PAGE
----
As we move into autumn, many of us are keeping an eye out for “peak color”, that time of the season when the colors of the leaves are at their most vibrant. The breathtaking beauty of the reds, yellows, and oranges are caused by the leaves ceasing their production of Chlorophyll cells, which will eventually lead to… yep, that’s right, layers of dried, brown leaves covering your driveway and lawn!
Before you’re wading through calf-high drifting piles of dead leaves just to take out the trash, you’re going to want to make sure your gas-powered leaf blower is up to the task of clearing all that natural debris. Since you probably haven’t used that leaf blower in the past nine or ten months, you may find the blower’s engine is running rough. How can you keep the leaf blower engine running smoothly? Read on.
How does the leaf blower engine work, anyway?
To properly maintain a gas-powered leaf blower, you first need to understand how the engine works. Since most blowers are intended to be hand-held and operated at different angles, gas-powered ones will use a two-cycle engine (as opposed to a larger four-cycle engine) to reduce the weight of the equipment. Unlike a four-cycle engine, a two-cycle engine requires the gas to be mixed with oil for the engine to operate properly. Attempting to run a two-cycle engine without a suitable gas and oil mixture will cause the engine to seize due to insufficient lubrication. If you find the idea of getting an accurate gas/oil balance daunting, there are pre-mixed fuel and oil products like TRUFUEL 50:1 Mix on the market that make this easy; just pour the pre-mixed formula into the leaf blower’s gas tank and you should be all set.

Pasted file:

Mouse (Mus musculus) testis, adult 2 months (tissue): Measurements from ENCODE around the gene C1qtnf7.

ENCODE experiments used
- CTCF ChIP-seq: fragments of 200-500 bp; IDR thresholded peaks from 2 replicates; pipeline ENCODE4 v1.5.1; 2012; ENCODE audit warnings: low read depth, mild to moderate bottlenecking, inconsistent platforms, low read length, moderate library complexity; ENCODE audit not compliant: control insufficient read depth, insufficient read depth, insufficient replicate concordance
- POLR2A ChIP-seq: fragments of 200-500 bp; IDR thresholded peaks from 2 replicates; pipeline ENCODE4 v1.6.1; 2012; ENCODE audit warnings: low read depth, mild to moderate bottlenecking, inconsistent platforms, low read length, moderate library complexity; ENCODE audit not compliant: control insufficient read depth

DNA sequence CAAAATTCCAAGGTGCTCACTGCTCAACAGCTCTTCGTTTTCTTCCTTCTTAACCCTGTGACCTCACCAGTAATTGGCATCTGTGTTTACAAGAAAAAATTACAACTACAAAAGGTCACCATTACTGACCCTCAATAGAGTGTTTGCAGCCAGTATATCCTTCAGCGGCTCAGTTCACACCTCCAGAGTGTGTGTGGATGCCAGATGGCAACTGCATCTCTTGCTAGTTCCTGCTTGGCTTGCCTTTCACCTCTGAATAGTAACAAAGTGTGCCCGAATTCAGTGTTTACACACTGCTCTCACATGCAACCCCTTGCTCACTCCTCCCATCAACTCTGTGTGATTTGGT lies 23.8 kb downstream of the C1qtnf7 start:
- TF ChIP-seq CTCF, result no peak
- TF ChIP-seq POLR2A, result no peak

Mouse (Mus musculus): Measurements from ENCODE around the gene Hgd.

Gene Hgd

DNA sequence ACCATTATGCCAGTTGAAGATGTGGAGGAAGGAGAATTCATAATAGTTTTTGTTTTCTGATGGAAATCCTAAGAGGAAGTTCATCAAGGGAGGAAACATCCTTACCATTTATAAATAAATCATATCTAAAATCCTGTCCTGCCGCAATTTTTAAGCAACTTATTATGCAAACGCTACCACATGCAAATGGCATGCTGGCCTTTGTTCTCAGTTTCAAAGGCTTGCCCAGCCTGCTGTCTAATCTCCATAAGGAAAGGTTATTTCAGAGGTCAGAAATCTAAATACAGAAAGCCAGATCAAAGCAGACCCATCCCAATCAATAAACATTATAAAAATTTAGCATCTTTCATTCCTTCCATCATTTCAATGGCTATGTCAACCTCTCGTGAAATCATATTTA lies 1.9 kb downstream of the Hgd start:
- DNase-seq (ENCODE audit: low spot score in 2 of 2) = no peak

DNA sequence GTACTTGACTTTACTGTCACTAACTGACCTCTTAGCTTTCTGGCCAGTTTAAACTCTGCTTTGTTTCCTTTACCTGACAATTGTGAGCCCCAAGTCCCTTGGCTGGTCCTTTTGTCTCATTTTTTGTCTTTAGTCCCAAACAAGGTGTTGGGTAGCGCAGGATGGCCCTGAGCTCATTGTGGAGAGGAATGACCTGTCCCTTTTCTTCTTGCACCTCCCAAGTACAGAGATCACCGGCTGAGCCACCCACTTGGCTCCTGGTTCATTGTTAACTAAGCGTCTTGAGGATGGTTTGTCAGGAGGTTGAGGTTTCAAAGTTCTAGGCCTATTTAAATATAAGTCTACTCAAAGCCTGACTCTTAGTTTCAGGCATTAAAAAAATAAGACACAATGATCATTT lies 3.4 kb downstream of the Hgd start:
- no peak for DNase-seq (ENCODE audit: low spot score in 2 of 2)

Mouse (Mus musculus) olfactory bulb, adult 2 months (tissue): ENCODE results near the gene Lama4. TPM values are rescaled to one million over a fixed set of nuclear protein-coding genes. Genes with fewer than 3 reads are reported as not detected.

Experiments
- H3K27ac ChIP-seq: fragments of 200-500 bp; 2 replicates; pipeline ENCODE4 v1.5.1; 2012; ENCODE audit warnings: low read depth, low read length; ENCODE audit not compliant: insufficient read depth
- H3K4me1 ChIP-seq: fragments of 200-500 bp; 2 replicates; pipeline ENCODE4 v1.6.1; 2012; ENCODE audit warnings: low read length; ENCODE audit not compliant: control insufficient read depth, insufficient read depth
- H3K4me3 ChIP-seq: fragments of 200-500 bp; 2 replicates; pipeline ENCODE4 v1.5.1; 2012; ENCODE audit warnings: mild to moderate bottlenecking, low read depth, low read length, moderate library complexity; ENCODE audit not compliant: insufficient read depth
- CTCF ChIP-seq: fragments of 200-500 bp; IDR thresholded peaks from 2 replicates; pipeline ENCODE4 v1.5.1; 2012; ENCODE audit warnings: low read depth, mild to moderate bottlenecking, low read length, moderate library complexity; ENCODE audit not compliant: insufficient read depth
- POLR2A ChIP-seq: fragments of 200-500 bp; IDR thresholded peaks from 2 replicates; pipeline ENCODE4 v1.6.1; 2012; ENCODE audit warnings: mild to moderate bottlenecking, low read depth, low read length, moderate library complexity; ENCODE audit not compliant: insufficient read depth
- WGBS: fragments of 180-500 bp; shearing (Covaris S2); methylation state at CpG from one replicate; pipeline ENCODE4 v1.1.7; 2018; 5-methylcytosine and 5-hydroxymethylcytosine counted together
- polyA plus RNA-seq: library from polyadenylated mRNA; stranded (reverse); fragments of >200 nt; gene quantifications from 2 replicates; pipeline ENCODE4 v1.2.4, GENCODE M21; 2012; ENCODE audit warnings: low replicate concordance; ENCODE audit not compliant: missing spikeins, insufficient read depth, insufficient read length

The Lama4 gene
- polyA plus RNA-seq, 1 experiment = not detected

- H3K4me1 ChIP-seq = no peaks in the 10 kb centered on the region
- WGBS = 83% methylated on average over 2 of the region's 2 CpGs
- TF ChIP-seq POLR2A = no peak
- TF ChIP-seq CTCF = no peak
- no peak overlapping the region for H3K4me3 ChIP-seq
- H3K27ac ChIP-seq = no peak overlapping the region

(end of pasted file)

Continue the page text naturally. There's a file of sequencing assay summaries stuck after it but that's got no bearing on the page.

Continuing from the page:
To start the engine, the ignition switch must be set to the start position. As the starter rope is pulled, the starter engages the starter cup on the flywheel and rotates the crankshaft. The rotating crankshaft connects to the piston which moves up-and-down within the cylinder and ignition process begins. The flywheel has permanent magnets built into it, and as it rotates past the ignition coil, a magnetic field is created. The magnetic field induces electricity, allowing the ignition coil to send voltage to the spark plug.
As the piston travels down the cylinder, it exposes an intake port and pumps the gas, oil, and air from the crankcase into the cylinder. As the piston travels back up the cylinder, a vacuum is created and the gas, oil, and air is drawn through the carburetor into the crankcase. When the piston reaches the top of the cylinder, the energized spark plug will ignite the fuel and air mixture, driving the piston down, exposing an exhaust port where the spent fuel exits. A split-second later, the intake port is exposed again. Fresh fuel is drawn in and the process continues with every revolution of the crankshaft.
The exhaust from the engine will travel through the muffler and, often, a spark arrestor. The muffler reduces engine noise while the spark arrestor’s thin metal mesh prevents burning carbon deposits from exiting the engine and, potentially, starting a fire.
Engines will have a choke, primer bulb, or both to assist with starting, especially when the engine is cold. The choke will temporarily restrict air flow through the carburetor so more fuel can enter the cylinder. Likewise, a primer bulb draws additional fuel through the carburetor before the engine is started.